Spotlight: Stanley Mulaik

stanley mulaikStanley Allen Mulaik has had a long association with the U. In 1939, at age 4, he began his schooling at the University of Utah in the Nursery School in the Home Economics department . (His parents were students, then faculty in the biology department next door). He next attended kindergarten in 1940 in Stewart School diagonally across the street (which later became the Anthropology Department) and went on for the next 9 years there to 'graduate' in 9th grade In 1950. He attended next East High for two years, then came back to the U as a Freshman and Ford Scholar in 1952.
He graduated with a B.S. in biology and secondary education and an R.O.T.C. commission as second lieutenant in the United States Army Reserves in 1956. In the reserves he rose to Captain and retired from the reserves in 1970. But he entered graduate school at the U in the Department of Psychology in 1957 and obtained an M.A. in psychology in 1962, and his Ph.D. in clinical psychology from the U in 1963. In 1963 he also married Jane Stacy while they were both working together on a research project under Professor Calvin W. Taylor on Measurement and Prediction of Nursing Performance. She was faculty in the School of Nursing at the U.

Subsequently he switched careers from clinical to quantitative and industrial psychology and accepted a post-doctoral fellowship in quantitative psychology from the University of North Carolina at Chapel Hill (UNC) in 1966. Next he was hired by UNC as an assistant professor in the Psychology department. In 1970 he accepted a position as an associate professor in the School of Psychology at the Georgia Institute of Technology (Georgia Tech) and rose to full professor. He taught statistics, personality theories, factor analysis, multivariate analysis, and structural equation modeling until he retired in 2000. However, he stayed on and taught part time graduate courses in quantitative psychology until the School found his replacement in 2005. He is author and co-author of several books among which are Foundations of Factor Analysis, Linear Causal Modeling with Structural Equations, and Interlingua Grammar and Method.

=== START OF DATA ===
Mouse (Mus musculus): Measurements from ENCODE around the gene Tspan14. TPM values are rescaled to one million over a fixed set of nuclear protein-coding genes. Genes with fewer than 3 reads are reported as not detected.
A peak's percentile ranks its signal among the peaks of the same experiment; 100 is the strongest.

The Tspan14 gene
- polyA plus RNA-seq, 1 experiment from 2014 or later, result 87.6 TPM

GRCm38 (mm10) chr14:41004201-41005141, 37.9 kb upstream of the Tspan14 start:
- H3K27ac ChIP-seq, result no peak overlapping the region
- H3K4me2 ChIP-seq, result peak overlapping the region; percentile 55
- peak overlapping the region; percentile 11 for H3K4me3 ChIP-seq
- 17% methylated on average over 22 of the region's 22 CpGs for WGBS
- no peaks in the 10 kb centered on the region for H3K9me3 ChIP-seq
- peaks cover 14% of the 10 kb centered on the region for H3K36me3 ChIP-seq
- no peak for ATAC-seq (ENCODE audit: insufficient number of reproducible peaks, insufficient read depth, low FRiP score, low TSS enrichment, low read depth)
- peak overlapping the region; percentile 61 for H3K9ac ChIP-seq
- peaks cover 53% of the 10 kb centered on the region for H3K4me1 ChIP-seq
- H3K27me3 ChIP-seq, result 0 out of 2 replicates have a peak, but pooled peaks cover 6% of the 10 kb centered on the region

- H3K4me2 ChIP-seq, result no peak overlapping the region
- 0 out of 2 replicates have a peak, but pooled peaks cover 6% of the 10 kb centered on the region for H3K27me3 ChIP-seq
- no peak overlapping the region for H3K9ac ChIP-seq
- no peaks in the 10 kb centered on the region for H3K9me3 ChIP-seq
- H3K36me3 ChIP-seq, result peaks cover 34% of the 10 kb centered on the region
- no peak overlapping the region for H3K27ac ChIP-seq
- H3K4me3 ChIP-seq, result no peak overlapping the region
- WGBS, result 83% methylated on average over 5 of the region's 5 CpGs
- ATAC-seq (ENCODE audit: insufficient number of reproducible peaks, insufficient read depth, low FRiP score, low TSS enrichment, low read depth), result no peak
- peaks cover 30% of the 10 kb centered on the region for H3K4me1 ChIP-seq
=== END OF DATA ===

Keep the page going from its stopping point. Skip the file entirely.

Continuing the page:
He and his wife live in Marietta, Georgia. They have two sons and four grandchildren, 3 girls and a boy. A granddaughter is living with them while attending Kennesaw State University, which is a few miles from their home.

Stanley stays active on the internet in posting to listserv's on structural equation modeling and interlingua. He has a recent new interest in Modern Monetary Theory, and has concluded that the so-called national debt problem is not a real problem, consisting mostly of U.S. Treasury securities purchased by investors, whose money is not used to fund deficit spending, while the Federal Reserve has bought with quantitative easing most of the securities held by the banks bought by them in connection with deficit spending. The Fed will extinguish them in swaps for new securities with the Treasury, which the Fed will sell to the public and banks if serious inflation develops in the future, to draw money out of circulation and reduce inflation. He has also worked out an equation on the economy that is a simple differential equation equivalent to a basic equation in hydrology on change in amount of water in bodies of water as functions of inflows and outflows of water. It shows that inflows and outflows of money from various sources into and from circulation should be balanced against each other when the economy reaches full production and employment at stable prices. During deflations more money needs to inflow into than out of circulation and during inflations more must outflow from circulation than inflow. At full production and employment inflows must equal outflows to maintain an optimal level of money in circulation. He also shows that balanced budgets (spending equaling taxes) could cause disasters in certain circumstances.

View other CSBS Spotlights here.